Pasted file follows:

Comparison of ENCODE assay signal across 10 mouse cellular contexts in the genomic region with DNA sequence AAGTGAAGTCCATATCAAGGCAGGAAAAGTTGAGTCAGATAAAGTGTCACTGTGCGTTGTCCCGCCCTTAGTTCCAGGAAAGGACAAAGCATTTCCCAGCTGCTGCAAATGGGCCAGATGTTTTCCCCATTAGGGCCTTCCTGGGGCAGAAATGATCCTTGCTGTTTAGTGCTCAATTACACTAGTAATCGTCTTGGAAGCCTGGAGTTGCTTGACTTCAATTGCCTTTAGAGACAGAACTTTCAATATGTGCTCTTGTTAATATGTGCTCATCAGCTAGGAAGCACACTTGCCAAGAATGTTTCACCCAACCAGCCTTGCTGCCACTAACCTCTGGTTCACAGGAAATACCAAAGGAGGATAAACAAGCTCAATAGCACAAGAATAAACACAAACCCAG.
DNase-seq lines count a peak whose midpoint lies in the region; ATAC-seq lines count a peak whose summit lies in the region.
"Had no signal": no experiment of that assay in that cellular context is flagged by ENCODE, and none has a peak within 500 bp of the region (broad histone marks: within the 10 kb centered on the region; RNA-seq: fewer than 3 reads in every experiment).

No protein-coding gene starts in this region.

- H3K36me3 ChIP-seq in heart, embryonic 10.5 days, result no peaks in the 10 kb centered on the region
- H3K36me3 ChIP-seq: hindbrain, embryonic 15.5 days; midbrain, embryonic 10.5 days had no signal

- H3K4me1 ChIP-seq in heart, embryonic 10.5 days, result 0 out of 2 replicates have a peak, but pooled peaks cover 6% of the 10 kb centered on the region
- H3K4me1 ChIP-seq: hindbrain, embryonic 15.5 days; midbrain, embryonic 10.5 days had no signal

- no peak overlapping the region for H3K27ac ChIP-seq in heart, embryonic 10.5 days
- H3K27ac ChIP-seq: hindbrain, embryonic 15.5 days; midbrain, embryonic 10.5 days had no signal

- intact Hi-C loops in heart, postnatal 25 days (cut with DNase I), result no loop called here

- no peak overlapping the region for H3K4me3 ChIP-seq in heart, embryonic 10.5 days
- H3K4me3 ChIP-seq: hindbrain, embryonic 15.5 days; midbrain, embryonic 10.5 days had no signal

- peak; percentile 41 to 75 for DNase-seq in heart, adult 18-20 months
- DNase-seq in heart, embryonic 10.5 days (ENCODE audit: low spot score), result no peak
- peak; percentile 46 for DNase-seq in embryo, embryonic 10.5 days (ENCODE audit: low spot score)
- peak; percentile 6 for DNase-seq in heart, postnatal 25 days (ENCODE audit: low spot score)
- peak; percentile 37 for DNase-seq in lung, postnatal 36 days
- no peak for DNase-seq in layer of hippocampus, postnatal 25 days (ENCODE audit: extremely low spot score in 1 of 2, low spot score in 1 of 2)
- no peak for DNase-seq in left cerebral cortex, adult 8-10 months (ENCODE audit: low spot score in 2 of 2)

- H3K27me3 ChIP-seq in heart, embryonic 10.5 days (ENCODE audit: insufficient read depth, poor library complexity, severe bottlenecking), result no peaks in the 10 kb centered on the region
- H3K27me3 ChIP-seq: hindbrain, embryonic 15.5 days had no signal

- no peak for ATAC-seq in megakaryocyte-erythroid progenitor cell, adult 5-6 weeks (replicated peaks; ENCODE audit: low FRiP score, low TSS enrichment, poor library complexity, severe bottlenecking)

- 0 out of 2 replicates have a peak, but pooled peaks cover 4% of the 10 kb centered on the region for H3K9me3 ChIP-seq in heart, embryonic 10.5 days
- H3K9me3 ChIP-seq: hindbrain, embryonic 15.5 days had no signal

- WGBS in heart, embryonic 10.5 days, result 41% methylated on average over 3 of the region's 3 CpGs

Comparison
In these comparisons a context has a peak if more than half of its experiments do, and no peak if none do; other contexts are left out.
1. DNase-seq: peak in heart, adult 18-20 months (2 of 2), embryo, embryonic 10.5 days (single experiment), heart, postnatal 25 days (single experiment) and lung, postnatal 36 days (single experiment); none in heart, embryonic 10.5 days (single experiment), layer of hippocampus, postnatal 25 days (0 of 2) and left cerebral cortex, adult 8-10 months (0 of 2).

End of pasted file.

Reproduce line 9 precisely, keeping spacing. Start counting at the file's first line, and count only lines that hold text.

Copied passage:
- no peak overlapping the region for H3K27ac ChIP-seq in heart, embryonic 10.5 days